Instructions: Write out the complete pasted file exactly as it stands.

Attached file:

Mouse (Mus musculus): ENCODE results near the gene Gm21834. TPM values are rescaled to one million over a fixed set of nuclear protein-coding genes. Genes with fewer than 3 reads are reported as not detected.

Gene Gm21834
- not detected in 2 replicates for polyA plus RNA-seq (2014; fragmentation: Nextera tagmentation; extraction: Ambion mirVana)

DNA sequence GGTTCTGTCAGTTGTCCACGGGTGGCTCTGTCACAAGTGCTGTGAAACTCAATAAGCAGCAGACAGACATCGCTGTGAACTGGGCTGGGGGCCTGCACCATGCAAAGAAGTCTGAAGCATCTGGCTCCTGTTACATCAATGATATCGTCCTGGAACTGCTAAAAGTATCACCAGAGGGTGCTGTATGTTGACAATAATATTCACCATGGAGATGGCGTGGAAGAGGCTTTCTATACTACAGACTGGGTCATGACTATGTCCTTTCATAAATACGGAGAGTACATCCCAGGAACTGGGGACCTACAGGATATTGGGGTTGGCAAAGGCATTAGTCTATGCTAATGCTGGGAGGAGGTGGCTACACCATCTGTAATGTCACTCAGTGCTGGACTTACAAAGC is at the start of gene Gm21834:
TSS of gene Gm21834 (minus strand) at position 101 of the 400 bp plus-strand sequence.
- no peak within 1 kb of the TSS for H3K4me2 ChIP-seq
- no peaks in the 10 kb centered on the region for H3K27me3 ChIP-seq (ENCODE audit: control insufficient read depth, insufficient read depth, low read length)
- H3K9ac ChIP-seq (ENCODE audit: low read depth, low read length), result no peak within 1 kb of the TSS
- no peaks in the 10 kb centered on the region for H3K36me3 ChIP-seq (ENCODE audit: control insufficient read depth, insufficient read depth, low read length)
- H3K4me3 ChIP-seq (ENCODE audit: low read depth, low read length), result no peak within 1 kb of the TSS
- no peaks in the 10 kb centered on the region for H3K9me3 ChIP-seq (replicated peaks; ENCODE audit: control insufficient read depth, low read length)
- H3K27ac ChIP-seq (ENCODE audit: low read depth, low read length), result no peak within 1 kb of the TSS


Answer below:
Mouse (Mus musculus): ENCODE results near the gene Gm21834. TPM values are rescaled to one million over a fixed set of nuclear protein-coding genes. Genes with fewer than 3 reads are reported as not detected.

Gene Gm21834
- not detected in 2 replicates for polyA plus RNA-seq (2014; fragmentation: Nextera tagmentation; extraction: Ambion mirVana)

DNA sequence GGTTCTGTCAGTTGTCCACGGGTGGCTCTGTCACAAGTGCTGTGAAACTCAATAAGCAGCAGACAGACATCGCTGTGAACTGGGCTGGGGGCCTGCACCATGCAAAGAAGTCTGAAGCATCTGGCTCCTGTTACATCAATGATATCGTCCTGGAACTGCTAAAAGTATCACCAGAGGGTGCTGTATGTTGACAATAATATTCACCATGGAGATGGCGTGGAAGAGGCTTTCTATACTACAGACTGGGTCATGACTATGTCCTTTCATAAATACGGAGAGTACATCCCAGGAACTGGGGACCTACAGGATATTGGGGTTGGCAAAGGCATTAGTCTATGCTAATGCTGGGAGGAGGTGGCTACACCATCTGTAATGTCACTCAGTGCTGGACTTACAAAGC is at the start of gene Gm21834:
TSS of gene Gm21834 (minus strand) at position 101 of the 400 bp plus-strand sequence.
- no peak within 1 kb of the TSS for H3K4me2 ChIP-seq
- no peaks in the 10 kb centered on the region for H3K27me3 ChIP-seq (ENCODE audit: control insufficient read depth, insufficient read depth, low read length)
- H3K9ac ChIP-seq (ENCODE audit: low read depth, low read length), result no peak within 1 kb of the TSS
- no peaks in the 10 kb centered on the region for H3K36me3 ChIP-seq (ENCODE audit: control insufficient read depth, insufficient read depth, low read length)
- H3K4me3 ChIP-seq (ENCODE audit: low read depth, low read length), result no peak within 1 kb of the TSS
- no peaks in the 10 kb centered on the region for H3K9me3 ChIP-seq (replicated peaks; ENCODE audit: control insufficient read depth, low read length)
- H3K27ac ChIP-seq (ENCODE audit: low read depth, low read length), result no peak within 1 kb of the TSS